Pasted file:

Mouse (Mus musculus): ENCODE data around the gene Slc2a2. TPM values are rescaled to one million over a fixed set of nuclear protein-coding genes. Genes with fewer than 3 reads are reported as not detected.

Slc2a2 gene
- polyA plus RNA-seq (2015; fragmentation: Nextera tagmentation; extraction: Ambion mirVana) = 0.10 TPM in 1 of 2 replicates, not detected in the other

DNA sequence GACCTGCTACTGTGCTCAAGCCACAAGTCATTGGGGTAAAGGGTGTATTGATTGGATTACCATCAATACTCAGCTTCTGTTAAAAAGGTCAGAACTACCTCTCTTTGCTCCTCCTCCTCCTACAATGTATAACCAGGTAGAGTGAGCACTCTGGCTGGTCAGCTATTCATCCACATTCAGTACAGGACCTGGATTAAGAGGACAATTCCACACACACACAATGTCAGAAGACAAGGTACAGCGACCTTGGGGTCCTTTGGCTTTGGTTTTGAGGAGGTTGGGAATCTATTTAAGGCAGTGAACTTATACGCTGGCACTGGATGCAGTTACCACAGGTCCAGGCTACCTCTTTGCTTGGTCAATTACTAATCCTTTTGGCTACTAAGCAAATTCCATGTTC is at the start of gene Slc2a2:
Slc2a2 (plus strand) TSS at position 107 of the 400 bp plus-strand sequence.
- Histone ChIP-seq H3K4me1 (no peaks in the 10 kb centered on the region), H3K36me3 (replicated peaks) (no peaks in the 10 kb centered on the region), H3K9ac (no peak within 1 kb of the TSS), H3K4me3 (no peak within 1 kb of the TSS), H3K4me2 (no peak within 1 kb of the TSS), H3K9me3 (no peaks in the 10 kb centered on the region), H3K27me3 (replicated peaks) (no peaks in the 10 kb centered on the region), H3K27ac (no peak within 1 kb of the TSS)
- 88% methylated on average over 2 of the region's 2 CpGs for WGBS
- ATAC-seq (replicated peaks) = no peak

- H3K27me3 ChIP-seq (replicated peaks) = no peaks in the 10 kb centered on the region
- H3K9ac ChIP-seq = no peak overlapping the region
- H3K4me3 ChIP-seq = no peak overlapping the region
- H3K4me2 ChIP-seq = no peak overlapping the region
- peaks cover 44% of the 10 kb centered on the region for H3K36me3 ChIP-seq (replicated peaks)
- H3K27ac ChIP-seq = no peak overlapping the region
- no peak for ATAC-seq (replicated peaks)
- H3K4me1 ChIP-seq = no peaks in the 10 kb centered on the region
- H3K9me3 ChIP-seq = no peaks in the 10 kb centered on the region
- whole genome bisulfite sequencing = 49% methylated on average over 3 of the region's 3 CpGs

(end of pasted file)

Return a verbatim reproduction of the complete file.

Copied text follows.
Mouse (Mus musculus): ENCODE data around the gene Slc2a2. TPM values are rescaled to one million over a fixed set of nuclear protein-coding genes. Genes with fewer than 3 reads are reported as not detected.

Slc2a2 gene
- polyA plus RNA-seq (2015; fragmentation: Nextera tagmentation; extraction: Ambion mirVana) = 0.10 TPM in 1 of 2 replicates, not detected in the other

DNA sequence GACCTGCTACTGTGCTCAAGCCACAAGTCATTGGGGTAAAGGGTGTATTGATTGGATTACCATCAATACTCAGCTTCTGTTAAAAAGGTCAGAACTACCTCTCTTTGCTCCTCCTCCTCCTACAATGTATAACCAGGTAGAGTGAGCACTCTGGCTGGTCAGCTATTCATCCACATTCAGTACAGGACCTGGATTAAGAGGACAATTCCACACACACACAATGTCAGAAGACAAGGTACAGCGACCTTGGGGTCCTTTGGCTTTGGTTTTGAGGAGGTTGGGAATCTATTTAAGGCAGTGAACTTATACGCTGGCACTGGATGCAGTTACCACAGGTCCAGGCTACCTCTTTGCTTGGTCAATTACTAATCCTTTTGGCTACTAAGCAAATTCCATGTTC is at the start of gene Slc2a2:
Slc2a2 (plus strand) TSS at position 107 of the 400 bp plus-strand sequence.
- Histone ChIP-seq H3K4me1 (no peaks in the 10 kb centered on the region), H3K36me3 (replicated peaks) (no peaks in the 10 kb centered on the region), H3K9ac (no peak within 1 kb of the TSS), H3K4me3 (no peak within 1 kb of the TSS), H3K4me2 (no peak within 1 kb of the TSS), H3K9me3 (no peaks in the 10 kb centered on the region), H3K27me3 (replicated peaks) (no peaks in the 10 kb centered on the region), H3K27ac (no peak within 1 kb of the TSS)
- 88% methylated on average over 2 of the region's 2 CpGs for WGBS
- ATAC-seq (replicated peaks) = no peak

- H3K27me3 ChIP-seq (replicated peaks) = no peaks in the 10 kb centered on the region
- H3K9ac ChIP-seq = no peak overlapping the region
- H3K4me3 ChIP-seq = no peak overlapping the region
- H3K4me2 ChIP-seq = no peak overlapping the region
- peaks cover 44% of the 10 kb centered on the region for H3K36me3 ChIP-seq (replicated peaks)
- H3K27ac ChIP-seq = no peak overlapping the region
- no peak for ATAC-seq (replicated peaks)
- H3K4me1 ChIP-seq = no peaks in the 10 kb centered on the region
- H3K9me3 ChIP-seq = no peaks in the 10 kb centered on the region
- whole genome bisulfite sequencing = 49% methylated on average over 3 of the region's 3 CpGs